GaugePilot are a new British company who are attracting a lot of interest. Here’s a picture of Rauno Altonen with GaugePilot when it was fitted in Brother Regie the Renault at Goodwood and in the Volvo on the Winter Trial at night.gp-rauno gp-winter-trialDSC06689

It’s been some years since we have been to a Classic Car show and there were some interesting things to see although a lot of the stands were high end dealers selling beautiful but slightly boring Jags, Porsches and the like.  The USP of the London Show is the ‘Grand Avenue’ a road through the middle of the show where cars are actually driven. This year it was set up as the 6 nations and countries competed for the public vote to who had produced the most iconic cars. I believe that Britain won! It’s quite a nice idea but in an exhibition centre the noise especially the commentary and the music was so loud you couldn’t hear yourself talk during the demonstrations which I imagine the dealers found very irritating.

Here are some pics of the cars I found interesting…

The Japanese section of the 6 nations was the most interesting, with this lovely Honda S800, cute Toyota sports 800, rare Nissan Skyline GTR and an unseen before Daihatsu Compagno Berlina 800. All really interesting and unusual.DSC06664 DSC06665 DSC06666DSC06669 DSC06667 DSC06668DSC06670 DSC06671 There were some lovely little 500’s for sale and although expensive seemed better value than some I’ve seen. I thought the little luggage rack would look good on Mario (or Nippy) but James felt it would cause too much loss of air flow to the engine.DSC06672 DSC06673 DSC06674 Bob Peterson’s recreations are amazing, I had to take a picture of this Birkin Bentley as we called our latest cat Birkin after Sir Tim Birkin (Our older cat is called Bentley)DSC06675 DSC06679 DSC06680 One of my favourite stalls although not motoring related was the City of London Distillery, I love artisan gins and these were very good, made in the City of London, under Blackfriars bridge, the lovely bottle is shaped to look like the dome of St Paul’s. I can feel the need for another trip to London to visit the Distillery.DSC06686 There were a few new cars dotted around including this eye-catching Fiat Abarth.DSC06690 An interesting display of McLaren F1’s with some great information, stories and bits of memorabilia around from the early days of Gordon Murray designing the car.DSC06691 DSC06692 DSC06693 DSC06695 DSC06696 The car I would ‘most like to buy’ was this lovely Fiat Giardiniera but no price tag!DSC06697 DSC06699 DSC06700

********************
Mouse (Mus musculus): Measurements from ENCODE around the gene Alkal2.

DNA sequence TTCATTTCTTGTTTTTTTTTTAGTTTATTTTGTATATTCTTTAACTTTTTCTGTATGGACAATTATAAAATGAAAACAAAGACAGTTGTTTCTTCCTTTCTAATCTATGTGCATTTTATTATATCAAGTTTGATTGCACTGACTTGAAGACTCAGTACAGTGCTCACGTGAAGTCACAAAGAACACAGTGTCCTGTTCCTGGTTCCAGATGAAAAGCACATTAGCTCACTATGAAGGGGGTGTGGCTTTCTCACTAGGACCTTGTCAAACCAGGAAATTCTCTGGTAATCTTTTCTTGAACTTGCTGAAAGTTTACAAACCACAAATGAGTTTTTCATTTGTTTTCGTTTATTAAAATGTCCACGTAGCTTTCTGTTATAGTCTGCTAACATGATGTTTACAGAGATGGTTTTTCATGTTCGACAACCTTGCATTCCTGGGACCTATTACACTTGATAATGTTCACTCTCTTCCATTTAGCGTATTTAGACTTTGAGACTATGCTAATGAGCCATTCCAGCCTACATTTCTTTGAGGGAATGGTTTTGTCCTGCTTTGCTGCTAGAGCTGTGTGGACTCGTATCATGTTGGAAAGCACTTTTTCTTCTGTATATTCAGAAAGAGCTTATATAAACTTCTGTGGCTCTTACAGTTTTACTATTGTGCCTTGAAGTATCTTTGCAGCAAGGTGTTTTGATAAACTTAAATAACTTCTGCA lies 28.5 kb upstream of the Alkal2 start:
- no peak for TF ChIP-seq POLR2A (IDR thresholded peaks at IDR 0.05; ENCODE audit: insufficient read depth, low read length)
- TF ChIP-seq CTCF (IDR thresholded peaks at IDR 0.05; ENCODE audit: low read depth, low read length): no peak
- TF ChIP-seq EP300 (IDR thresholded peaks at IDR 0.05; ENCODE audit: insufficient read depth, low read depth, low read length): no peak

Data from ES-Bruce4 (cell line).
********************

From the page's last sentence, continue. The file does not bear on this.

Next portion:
So our first ‘car’ event of the year and it’s now less than a month to the Goodwood Members Meeting so 2016 is now officially underway… watch this space, Mario will soon be out to play!

Goodwood FoS, the best bits…

June brings the Goodwood Festival of Speed, although this event is our least favourite of the Goodwood spectaculars, we do still like to visit. We decided to only go on the Thursday (moving Motor Show) and Friday due to time, money and friends plans.

Over the years since the first FoS in 1993 and as the Goodwood Revival and the New Members Meeting have developed, the FoS has definitely made a move towards the modern end of the Motoring spectrum and as such our interest has wained, in an event that back in the day was jaw-droopingly impressive and a must do on the calendar. Today it is a homage to the modern F1 and supercars, totally awesome to 8 year old boys but not quite so appealing to ‘sad old gits’.

However we are lucky enough to live within 25 minutes away – well make that an hour in Goodwood traffic with local knowledge – and so make the effort to attend, as there are still some elements of the show that we enjoy and it’s a great excuse to be sociable!

The Thursday was pleasantly spacious with a much smaller crowd and as the track is being used to demonstrate modern road cars gives an opportunity to look round the rest of the displays in relative peace and quiet. On Friday we had the opportunity to pop into the auction and go to the top of the hill to the rally stage, although our timing was rather off, as we arrived in the lunch break and during a long stop on the hill action after a big crash which damaged the hay bale ‘armco’.